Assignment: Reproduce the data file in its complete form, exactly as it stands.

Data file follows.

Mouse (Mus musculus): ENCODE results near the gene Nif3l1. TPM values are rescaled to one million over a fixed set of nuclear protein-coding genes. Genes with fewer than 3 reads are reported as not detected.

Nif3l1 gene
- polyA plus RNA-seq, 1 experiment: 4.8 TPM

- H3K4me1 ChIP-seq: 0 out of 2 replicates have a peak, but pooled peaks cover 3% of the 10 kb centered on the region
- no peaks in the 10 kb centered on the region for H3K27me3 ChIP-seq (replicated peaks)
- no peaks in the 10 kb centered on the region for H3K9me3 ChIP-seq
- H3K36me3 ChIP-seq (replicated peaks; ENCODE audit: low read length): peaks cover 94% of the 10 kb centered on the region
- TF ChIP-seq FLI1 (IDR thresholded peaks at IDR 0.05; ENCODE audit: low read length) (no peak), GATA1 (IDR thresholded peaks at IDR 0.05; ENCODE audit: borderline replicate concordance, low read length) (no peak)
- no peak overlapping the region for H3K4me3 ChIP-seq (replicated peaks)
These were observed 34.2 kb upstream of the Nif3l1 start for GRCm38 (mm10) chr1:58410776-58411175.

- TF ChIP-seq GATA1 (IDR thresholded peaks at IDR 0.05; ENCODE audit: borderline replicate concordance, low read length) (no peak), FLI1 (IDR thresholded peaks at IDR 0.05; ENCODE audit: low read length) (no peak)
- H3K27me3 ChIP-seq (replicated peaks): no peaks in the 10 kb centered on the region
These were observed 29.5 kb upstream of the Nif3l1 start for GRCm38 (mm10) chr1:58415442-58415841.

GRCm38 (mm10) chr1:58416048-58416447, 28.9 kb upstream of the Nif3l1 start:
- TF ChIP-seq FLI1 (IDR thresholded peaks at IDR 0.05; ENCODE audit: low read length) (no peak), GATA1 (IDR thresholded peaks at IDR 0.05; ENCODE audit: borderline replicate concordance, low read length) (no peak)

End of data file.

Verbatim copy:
Mouse (Mus musculus): ENCODE results near the gene Nif3l1. TPM values are rescaled to one million over a fixed set of nuclear protein-coding genes. Genes with fewer than 3 reads are reported as not detected.

Nif3l1 gene
- polyA plus RNA-seq, 1 experiment: 4.8 TPM

- H3K4me1 ChIP-seq: 0 out of 2 replicates have a peak, but pooled peaks cover 3% of the 10 kb centered on the region
- no peaks in the 10 kb centered on the region for H3K27me3 ChIP-seq (replicated peaks)
- no peaks in the 10 kb centered on the region for H3K9me3 ChIP-seq
- H3K36me3 ChIP-seq (replicated peaks; ENCODE audit: low read length): peaks cover 94% of the 10 kb centered on the region
- TF ChIP-seq FLI1 (IDR thresholded peaks at IDR 0.05; ENCODE audit: low read length) (no peak), GATA1 (IDR thresholded peaks at IDR 0.05; ENCODE audit: borderline replicate concordance, low read length) (no peak)
- no peak overlapping the region for H3K4me3 ChIP-seq (replicated peaks)
These were observed 34.2 kb upstream of the Nif3l1 start for GRCm38 (mm10) chr1:58410776-58411175.

- TF ChIP-seq GATA1 (IDR thresholded peaks at IDR 0.05; ENCODE audit: borderline replicate concordance, low read length) (no peak), FLI1 (IDR thresholded peaks at IDR 0.05; ENCODE audit: low read length) (no peak)
- H3K27me3 ChIP-seq (replicated peaks): no peaks in the 10 kb centered on the region
These were observed 29.5 kb upstream of the Nif3l1 start for GRCm38 (mm10) chr1:58415442-58415841.

GRCm38 (mm10) chr1:58416048-58416447, 28.9 kb upstream of the Nif3l1 start:
- TF ChIP-seq FLI1 (IDR thresholded peaks at IDR 0.05; ENCODE audit: low read length) (no peak), GATA1 (IDR thresholded peaks at IDR 0.05; ENCODE audit: borderline replicate concordance, low read length) (no peak)